An ambulance arrives at the hospital. A person is wheeled through the door, becoming in that moment, a patient. Tests are ordered, blood is drawn, scans are started. First, make sure breathing and heartbeats continue. Then, everything else.

A mom arrives at the hospital. (It could be a dad, it could be a daughter, a partner.) Walking through the door, that person becomes family for the person who became a patient.

And sometimes, into that gap between assessment and diagnosis, between patient and family, between questions and answers, a chaplain walks into the room of the patient or the room with the family.

We don’t know the diagnosis, we don’t know the outcome, we don’t know the family history.

We don’t know, for example, when we walk into those rooms, that a relation died in this very space 6 months ago. We don’t know that this is the last of a generation or the first of the grandchildren. We don’t know how much anyone has the capacity to understand because of underlying cognitive decline or overwhelming fear.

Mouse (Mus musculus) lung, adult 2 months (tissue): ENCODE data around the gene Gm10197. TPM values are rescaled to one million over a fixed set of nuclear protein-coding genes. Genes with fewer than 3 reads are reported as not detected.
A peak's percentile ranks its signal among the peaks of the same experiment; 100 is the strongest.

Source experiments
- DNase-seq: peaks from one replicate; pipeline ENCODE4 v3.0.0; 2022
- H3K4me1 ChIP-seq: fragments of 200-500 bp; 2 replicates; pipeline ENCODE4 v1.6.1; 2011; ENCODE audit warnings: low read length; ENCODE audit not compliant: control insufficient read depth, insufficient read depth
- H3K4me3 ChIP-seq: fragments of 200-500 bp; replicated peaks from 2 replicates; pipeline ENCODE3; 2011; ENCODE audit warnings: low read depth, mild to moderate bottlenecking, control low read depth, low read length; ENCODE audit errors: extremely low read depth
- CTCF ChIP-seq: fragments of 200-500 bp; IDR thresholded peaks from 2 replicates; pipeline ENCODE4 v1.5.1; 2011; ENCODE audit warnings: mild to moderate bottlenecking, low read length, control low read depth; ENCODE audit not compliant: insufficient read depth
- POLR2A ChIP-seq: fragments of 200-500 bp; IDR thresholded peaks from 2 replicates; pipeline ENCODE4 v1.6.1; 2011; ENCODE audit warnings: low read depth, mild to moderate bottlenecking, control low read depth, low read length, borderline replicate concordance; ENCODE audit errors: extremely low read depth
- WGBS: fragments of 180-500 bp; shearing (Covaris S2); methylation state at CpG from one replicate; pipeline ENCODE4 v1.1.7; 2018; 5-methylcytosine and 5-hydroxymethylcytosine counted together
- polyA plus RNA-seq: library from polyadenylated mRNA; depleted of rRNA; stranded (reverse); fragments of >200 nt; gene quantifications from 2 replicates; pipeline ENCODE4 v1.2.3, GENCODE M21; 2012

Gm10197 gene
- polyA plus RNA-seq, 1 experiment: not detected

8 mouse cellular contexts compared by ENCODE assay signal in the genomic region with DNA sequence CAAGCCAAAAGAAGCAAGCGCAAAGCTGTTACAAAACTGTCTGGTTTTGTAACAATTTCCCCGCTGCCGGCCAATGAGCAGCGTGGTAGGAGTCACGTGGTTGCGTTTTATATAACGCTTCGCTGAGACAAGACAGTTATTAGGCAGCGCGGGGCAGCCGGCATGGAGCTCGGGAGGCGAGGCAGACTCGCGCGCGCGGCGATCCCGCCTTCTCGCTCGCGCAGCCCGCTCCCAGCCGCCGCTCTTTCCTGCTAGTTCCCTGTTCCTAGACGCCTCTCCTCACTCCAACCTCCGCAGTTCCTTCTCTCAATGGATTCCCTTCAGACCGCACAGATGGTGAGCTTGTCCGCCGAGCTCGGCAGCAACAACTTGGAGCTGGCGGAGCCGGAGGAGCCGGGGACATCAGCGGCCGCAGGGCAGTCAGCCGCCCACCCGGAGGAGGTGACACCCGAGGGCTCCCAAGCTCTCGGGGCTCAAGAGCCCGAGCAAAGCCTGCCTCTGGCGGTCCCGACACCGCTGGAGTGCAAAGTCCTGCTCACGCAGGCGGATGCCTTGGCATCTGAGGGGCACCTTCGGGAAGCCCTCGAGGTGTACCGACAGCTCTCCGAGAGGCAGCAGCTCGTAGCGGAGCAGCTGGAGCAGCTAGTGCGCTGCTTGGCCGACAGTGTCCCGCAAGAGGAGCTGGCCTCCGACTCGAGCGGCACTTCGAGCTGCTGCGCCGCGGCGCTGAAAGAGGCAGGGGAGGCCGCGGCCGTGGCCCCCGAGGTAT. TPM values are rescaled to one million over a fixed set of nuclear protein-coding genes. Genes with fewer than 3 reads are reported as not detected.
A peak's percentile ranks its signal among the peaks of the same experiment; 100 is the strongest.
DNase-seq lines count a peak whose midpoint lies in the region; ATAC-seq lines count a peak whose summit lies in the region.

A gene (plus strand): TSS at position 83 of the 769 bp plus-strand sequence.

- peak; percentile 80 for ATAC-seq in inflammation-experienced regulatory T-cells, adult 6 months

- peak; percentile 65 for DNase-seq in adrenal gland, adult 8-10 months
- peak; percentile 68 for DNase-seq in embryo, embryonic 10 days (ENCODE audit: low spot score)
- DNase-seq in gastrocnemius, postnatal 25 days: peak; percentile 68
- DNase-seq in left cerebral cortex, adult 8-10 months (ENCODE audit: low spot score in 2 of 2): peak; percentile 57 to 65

We don’t know. But we aren’t there to give answers anyway.

In those moments we listen for why the fear is so great. We listen for why the avoidance is so strong. We listen to the stories. We offer water or coffee to the people But mostly, we are, I am, offering a face and an ear. And an anchor to the belief that though we don’t understand what is going on, God is.

Notice that I didn’t say God does.

Sometimes when we are focused on the “doing” part of God, that becomes a measure of whether or not we will trust.

“God knows exactly what is going on but isn’t telling me. Why doesn’t he tell me so I can understand?”

“Because even if you understood, you might not want to.”

In those moments I am anchored to a knowledge that God is.

To know that there is power and presence.

To know that the promise of Jesus is not that we will have sufficient explanation to make us think that it will be okay. The promise of Jesus isn’t that there will be sufficient action to make everything okay. The promise of Jesus isn’t that there will be sufficient relief of symptoms to make there be no pain.

The promise of Jesus is “I will be with you always.”

In the moment of uncertainty, that doesn’t satisfy our need for action, for answers, for comfortableness. But often, there is comfort.

We are in that middle space right now. We know something is out there. We are waiting for the tests. And we want answers. How long? How fast? How many? Why us?

I’m listening. I’m offering coffee and water, words sometimes here. But I’m considering how best to represent the anchor.

God is.

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